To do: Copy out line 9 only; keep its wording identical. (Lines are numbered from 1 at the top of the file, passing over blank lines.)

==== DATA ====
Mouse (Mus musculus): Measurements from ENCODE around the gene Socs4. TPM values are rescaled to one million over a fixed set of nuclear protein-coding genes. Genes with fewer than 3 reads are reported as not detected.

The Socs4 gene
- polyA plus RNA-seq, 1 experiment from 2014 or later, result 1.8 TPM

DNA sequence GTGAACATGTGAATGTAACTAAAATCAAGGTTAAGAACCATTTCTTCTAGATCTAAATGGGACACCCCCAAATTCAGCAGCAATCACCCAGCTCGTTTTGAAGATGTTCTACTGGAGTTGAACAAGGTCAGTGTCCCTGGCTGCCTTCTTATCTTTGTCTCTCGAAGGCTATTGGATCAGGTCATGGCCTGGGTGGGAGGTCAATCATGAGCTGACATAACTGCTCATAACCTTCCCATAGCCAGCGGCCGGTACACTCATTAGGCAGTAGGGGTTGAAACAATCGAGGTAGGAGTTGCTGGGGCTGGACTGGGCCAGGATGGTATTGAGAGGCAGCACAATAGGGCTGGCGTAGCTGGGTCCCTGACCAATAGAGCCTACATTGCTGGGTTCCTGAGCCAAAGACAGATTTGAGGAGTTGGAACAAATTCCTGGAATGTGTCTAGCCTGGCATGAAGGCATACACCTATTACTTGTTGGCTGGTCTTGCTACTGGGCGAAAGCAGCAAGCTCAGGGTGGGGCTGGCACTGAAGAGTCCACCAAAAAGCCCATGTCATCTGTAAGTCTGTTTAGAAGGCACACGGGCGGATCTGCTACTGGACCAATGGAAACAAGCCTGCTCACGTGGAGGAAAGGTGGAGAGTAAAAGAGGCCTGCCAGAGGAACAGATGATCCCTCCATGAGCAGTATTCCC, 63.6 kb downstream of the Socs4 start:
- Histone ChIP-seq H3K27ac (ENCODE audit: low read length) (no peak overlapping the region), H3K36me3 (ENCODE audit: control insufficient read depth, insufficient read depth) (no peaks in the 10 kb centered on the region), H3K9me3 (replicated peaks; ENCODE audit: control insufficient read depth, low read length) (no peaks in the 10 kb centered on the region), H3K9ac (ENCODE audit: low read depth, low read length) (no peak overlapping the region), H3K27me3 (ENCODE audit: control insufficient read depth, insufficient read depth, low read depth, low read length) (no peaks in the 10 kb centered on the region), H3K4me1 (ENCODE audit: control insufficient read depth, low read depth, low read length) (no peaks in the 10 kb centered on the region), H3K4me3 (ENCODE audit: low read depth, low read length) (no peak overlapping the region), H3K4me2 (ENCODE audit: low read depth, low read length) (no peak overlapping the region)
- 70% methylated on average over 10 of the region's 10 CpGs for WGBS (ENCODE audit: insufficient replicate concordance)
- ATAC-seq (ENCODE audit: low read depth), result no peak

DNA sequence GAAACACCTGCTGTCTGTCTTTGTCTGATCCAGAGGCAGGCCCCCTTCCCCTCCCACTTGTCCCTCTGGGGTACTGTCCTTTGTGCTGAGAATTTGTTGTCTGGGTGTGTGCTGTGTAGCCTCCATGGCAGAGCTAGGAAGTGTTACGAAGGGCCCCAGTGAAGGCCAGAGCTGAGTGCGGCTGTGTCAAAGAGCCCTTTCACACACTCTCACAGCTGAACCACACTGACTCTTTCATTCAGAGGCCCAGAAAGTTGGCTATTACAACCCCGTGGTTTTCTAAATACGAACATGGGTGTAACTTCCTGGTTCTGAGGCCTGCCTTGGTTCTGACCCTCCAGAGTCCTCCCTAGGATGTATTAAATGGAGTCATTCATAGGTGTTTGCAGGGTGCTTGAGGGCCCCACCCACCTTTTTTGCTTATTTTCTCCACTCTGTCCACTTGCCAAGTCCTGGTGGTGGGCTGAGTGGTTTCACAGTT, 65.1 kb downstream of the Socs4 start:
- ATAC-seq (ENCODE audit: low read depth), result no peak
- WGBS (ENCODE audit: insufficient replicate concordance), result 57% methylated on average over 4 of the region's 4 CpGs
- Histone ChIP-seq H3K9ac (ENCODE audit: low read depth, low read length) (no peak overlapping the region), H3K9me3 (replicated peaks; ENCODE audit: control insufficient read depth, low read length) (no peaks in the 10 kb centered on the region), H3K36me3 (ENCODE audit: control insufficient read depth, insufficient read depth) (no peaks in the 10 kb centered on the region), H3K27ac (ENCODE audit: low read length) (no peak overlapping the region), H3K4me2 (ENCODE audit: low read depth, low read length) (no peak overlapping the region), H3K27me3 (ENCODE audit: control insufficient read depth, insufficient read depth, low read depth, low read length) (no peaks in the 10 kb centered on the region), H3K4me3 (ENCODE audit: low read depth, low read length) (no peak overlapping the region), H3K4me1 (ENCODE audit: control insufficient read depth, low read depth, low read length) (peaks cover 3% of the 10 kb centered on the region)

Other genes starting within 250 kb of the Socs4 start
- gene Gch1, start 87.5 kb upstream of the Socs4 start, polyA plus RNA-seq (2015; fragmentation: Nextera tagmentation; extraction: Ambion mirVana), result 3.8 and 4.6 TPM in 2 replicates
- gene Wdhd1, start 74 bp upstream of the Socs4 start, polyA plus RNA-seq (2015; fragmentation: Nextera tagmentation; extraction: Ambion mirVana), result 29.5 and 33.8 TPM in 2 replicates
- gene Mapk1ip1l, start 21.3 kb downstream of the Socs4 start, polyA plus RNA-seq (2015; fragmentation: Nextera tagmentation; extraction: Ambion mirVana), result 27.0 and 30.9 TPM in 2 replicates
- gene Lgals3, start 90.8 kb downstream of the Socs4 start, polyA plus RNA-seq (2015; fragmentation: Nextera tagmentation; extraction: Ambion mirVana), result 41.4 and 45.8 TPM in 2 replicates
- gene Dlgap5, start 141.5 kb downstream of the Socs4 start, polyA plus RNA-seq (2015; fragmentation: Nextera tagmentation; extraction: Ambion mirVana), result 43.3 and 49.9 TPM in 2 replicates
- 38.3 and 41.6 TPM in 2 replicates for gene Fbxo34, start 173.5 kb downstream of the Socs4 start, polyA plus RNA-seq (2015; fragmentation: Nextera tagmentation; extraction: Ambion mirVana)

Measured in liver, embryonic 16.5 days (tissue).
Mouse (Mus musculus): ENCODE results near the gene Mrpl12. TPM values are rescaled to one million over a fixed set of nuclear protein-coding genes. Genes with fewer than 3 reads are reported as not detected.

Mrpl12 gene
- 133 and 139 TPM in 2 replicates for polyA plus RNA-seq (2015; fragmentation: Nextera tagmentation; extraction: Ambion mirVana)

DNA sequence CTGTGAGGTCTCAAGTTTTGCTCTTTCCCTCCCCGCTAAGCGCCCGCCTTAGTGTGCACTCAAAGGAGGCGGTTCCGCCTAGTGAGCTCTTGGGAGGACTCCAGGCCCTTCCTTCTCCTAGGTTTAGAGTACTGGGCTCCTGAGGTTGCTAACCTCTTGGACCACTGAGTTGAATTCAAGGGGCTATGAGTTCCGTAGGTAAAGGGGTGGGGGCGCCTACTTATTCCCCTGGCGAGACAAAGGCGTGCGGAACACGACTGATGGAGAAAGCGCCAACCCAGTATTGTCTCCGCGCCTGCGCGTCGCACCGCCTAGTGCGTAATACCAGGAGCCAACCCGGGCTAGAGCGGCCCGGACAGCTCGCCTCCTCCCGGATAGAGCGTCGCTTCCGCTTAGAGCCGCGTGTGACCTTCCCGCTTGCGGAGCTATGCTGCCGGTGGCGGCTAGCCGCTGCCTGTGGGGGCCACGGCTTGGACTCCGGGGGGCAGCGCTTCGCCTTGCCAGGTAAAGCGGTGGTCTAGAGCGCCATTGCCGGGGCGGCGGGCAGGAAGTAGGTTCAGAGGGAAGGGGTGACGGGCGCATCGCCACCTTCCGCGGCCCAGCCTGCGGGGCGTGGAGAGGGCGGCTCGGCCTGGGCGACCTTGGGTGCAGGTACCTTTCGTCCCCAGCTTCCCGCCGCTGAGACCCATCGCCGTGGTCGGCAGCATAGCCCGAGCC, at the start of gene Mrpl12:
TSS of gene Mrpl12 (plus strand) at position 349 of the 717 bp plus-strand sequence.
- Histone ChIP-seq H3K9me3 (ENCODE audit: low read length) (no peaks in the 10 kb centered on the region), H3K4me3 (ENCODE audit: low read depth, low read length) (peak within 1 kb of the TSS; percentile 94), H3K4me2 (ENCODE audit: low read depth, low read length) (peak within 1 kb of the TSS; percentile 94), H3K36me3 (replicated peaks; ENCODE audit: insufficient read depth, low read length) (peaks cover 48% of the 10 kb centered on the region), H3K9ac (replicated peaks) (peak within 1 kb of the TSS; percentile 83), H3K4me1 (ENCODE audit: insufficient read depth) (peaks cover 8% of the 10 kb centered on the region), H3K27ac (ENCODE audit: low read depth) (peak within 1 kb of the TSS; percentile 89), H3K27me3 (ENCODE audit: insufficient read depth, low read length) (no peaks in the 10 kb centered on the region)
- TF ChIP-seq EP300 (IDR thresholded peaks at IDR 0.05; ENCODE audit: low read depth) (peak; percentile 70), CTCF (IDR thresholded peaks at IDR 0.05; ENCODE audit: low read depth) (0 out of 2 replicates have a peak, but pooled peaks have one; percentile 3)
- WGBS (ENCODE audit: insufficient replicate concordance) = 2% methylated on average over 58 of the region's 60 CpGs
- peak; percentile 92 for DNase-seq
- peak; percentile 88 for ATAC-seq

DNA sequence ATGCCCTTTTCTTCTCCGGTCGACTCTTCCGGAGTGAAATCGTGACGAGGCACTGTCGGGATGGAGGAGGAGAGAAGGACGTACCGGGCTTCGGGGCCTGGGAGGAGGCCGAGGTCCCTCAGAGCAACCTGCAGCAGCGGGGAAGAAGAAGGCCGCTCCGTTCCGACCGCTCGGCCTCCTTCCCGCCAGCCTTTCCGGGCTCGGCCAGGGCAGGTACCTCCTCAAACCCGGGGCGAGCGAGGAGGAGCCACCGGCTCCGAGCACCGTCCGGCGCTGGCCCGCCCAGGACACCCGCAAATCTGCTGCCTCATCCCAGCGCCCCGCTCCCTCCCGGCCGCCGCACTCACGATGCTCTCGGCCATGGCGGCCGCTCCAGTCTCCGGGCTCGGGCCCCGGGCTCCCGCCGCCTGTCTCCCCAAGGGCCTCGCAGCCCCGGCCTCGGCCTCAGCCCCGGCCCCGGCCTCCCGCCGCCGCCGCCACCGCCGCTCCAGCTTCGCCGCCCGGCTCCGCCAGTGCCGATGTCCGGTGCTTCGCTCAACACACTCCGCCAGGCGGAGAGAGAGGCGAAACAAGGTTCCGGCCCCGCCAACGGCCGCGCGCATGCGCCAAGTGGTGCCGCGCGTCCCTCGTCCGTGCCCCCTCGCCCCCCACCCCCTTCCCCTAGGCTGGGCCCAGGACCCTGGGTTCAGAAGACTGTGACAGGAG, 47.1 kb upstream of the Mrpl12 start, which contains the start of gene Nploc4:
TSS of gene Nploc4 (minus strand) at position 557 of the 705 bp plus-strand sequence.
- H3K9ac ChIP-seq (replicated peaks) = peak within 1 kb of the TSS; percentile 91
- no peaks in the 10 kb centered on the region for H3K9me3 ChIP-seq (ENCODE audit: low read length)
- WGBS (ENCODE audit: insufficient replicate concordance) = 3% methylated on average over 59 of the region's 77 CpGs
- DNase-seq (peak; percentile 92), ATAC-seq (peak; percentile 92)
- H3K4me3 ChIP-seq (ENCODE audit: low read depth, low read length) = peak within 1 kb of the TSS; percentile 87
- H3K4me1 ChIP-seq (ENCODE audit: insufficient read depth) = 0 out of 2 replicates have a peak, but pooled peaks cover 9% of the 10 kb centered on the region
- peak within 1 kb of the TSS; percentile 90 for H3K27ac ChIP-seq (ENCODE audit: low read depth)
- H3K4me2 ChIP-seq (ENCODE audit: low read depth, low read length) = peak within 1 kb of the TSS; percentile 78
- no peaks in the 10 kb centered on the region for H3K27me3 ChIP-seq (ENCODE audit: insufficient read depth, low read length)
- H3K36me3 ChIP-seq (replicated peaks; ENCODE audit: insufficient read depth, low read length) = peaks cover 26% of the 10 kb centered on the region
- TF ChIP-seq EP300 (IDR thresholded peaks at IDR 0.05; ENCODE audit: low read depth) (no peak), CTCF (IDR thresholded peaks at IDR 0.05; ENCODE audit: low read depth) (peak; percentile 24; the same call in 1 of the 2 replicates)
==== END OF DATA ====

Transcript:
- ATAC-seq (ENCODE audit: low read depth), result no peak